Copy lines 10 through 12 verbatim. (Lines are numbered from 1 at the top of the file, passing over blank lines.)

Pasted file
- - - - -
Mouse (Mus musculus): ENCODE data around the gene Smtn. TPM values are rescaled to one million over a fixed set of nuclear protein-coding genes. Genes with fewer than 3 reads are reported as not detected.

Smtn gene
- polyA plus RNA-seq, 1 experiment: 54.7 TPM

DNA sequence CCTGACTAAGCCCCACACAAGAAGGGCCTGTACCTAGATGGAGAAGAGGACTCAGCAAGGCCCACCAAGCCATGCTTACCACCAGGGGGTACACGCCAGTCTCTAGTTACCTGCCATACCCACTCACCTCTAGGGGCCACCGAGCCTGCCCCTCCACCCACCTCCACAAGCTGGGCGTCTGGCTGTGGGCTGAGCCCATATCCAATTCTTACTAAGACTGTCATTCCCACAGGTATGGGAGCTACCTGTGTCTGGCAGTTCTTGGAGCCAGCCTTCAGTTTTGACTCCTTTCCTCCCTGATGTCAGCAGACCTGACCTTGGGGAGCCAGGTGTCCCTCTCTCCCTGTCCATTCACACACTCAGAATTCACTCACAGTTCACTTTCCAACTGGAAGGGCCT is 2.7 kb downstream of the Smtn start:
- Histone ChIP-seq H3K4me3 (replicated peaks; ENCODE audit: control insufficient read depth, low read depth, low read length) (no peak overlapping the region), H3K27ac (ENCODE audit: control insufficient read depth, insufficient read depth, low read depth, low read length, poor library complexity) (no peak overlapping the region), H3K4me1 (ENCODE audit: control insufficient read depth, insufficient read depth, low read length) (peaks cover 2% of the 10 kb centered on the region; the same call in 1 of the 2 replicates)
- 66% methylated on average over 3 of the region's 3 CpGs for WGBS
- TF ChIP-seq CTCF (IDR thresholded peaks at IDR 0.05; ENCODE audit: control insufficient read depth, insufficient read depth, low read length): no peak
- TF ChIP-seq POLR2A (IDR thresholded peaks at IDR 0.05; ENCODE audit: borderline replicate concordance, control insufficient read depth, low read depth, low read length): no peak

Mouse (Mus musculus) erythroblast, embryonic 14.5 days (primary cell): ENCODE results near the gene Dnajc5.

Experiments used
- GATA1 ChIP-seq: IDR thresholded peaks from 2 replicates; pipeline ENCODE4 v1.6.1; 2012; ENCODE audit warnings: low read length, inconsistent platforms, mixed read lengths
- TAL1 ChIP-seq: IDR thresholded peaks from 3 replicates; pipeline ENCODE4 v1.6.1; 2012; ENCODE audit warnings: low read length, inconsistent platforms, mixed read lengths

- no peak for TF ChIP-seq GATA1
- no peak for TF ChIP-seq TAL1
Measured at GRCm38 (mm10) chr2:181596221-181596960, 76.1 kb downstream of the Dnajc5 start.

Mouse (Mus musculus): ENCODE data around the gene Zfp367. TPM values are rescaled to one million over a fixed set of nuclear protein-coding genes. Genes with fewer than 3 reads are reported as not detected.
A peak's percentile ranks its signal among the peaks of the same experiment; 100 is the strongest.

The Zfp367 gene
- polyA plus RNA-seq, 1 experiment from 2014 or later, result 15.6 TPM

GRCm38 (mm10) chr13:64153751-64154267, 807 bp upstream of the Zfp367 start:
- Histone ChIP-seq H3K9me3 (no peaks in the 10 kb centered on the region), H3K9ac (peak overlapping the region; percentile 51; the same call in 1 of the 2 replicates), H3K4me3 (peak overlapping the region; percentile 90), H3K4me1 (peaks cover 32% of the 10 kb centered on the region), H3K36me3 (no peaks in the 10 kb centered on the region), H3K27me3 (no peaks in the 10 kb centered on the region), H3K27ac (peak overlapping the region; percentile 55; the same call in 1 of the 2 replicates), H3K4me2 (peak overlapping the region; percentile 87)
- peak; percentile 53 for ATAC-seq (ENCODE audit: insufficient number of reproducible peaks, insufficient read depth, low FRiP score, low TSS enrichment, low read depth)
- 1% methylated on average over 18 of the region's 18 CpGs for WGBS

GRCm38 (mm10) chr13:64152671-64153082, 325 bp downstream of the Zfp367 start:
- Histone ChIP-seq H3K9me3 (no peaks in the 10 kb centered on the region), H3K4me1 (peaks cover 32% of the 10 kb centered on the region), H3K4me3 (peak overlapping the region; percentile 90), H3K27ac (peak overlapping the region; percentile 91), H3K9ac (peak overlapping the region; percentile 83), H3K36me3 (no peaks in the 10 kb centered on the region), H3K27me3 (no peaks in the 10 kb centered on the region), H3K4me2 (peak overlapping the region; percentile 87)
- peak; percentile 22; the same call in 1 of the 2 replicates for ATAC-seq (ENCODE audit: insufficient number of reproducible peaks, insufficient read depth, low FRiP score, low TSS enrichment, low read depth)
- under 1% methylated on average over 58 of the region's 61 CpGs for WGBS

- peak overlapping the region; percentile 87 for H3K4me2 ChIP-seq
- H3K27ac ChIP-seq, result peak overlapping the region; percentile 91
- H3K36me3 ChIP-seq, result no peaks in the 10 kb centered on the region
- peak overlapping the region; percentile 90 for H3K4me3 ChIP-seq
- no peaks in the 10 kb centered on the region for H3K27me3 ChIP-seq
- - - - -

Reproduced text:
Experiments used
- GATA1 ChIP-seq: IDR thresholded peaks from 2 replicates; pipeline ENCODE4 v1.6.1; 2012; ENCODE audit warnings: low read length, inconsistent platforms, mixed read lengths
- TAL1 ChIP-seq: IDR thresholded peaks from 3 replicates; pipeline ENCODE4 v1.6.1; 2012; ENCODE audit warnings: low read length, inconsistent platforms, mixed read lengths